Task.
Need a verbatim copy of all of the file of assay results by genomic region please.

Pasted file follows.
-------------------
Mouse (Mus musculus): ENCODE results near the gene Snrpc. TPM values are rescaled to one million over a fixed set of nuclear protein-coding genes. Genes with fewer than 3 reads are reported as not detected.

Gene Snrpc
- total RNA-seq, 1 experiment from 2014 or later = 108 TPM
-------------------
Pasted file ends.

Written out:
Mouse (Mus musculus): ENCODE results near the gene Snrpc. TPM values are rescaled to one million over a fixed set of nuclear protein-coding genes. Genes with fewer than 3 reads are reported as not detected.

Gene Snrpc
- total RNA-seq, 1 experiment from 2014 or later = 108 TPM